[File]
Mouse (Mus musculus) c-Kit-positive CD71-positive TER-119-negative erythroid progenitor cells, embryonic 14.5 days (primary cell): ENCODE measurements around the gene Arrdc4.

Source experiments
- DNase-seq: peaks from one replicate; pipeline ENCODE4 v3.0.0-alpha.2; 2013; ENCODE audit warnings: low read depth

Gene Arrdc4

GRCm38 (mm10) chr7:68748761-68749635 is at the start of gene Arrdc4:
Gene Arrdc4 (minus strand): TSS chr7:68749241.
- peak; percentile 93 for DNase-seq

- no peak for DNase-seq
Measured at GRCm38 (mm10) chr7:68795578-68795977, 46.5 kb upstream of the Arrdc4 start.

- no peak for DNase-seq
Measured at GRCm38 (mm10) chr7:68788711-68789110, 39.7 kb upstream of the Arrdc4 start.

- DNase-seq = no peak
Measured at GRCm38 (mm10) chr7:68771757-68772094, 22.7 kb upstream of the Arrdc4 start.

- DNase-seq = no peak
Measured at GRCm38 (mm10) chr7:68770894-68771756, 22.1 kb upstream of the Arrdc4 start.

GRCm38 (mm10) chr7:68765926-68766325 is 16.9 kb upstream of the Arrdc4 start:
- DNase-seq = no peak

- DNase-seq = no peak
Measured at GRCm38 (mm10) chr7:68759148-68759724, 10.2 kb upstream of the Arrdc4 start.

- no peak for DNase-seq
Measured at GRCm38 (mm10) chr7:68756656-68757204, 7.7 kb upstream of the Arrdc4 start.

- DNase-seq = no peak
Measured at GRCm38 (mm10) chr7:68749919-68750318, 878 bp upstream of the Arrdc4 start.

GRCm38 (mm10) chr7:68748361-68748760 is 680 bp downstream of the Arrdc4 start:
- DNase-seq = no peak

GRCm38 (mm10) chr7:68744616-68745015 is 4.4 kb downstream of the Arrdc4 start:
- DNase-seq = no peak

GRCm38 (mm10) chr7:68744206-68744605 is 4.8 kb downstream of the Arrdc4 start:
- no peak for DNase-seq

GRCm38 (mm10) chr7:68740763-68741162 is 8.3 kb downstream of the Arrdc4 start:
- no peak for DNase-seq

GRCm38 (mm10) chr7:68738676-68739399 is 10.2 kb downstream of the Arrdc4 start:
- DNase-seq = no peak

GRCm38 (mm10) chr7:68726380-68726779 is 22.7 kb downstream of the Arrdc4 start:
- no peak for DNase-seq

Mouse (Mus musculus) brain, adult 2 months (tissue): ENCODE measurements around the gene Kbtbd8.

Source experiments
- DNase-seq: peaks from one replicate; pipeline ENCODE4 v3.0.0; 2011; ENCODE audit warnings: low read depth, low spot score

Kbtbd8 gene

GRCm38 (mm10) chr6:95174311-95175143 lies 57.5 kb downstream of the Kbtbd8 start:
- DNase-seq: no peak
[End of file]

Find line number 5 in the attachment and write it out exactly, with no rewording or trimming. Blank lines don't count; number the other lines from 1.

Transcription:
GRCm38 (mm10) chr7:68748761-68749635 is at the start of gene Arrdc4: